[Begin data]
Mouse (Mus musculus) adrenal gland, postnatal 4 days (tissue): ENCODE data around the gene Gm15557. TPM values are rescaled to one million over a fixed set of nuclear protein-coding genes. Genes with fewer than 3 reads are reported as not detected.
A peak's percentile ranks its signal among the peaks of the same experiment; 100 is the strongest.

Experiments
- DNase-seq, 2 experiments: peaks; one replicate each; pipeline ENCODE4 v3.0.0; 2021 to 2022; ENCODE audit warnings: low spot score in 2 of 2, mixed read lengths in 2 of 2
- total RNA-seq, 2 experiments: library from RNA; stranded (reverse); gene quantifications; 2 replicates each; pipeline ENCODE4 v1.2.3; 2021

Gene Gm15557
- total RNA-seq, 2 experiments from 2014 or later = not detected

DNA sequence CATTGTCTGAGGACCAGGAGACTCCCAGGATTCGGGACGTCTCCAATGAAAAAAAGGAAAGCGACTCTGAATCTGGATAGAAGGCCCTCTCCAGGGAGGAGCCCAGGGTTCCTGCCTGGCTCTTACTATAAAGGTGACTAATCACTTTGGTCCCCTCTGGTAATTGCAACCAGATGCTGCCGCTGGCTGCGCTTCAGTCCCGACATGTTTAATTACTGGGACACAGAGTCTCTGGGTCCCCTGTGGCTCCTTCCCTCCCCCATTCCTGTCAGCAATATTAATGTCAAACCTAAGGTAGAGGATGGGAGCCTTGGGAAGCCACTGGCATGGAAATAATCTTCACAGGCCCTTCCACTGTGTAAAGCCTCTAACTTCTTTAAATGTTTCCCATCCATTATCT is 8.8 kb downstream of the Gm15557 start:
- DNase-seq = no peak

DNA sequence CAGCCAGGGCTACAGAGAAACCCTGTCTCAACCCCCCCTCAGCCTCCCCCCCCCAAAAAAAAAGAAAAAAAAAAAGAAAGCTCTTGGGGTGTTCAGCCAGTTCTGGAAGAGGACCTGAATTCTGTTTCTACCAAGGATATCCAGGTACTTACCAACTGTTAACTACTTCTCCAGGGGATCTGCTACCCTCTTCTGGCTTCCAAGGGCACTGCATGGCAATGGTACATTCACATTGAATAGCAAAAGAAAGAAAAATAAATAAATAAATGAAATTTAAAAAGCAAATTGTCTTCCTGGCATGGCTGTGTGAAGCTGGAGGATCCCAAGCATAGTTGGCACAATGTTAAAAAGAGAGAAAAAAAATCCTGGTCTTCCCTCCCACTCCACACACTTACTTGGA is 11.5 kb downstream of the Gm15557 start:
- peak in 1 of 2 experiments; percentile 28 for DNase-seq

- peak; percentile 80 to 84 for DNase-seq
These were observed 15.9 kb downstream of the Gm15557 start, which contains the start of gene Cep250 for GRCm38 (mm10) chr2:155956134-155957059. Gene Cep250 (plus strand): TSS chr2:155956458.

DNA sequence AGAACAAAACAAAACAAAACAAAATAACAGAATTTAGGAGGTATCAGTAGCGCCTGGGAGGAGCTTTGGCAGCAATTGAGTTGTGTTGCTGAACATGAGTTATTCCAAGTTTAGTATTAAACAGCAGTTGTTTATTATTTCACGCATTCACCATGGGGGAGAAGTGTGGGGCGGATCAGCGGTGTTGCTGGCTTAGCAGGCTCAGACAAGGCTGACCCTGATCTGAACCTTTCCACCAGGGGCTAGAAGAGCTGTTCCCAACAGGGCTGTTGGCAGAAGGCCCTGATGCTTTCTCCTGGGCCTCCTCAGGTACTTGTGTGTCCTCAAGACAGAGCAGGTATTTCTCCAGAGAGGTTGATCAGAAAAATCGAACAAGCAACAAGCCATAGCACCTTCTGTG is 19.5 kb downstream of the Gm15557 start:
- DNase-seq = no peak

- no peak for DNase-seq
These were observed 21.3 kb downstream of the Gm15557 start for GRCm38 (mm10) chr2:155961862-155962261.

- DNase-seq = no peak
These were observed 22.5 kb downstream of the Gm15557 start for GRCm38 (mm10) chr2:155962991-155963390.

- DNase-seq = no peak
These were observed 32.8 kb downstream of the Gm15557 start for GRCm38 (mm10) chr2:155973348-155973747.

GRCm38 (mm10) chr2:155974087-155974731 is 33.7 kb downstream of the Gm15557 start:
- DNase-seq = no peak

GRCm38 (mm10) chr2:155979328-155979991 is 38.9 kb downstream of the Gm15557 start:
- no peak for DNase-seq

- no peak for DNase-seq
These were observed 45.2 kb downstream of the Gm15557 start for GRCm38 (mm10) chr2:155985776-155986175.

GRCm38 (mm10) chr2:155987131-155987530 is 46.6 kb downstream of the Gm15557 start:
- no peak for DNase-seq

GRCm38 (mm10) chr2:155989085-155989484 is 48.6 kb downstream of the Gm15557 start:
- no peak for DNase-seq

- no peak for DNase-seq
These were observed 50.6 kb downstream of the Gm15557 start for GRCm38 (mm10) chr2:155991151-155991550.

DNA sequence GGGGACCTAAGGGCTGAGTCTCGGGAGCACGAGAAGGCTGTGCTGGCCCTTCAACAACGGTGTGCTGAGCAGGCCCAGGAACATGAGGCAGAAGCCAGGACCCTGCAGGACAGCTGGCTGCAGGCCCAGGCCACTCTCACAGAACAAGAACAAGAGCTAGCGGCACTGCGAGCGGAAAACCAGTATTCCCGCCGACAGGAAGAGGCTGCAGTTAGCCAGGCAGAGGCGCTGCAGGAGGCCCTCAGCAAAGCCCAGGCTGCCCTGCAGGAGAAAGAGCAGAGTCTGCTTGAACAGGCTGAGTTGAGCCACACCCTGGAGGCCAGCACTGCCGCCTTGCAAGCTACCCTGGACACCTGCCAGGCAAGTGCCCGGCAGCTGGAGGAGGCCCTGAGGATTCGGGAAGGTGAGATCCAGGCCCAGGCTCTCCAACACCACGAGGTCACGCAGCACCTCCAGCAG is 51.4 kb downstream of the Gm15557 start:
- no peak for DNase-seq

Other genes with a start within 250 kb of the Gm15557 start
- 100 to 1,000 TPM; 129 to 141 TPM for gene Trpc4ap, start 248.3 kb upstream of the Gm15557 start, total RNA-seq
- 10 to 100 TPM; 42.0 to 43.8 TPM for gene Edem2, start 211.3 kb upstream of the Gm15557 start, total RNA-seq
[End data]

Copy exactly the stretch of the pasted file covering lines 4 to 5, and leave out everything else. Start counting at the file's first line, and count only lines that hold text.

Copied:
- DNase-seq, 2 experiments: peaks; one replicate each; pipeline ENCODE4 v3.0.0; 2021 to 2022; ENCODE audit warnings: low spot score in 2 of 2, mixed read lengths in 2 of 2
- total RNA-seq, 2 experiments: library from RNA; stranded (reverse); gene quantifications; 2 replicates each; pipeline ENCODE4 v1.2.3; 2021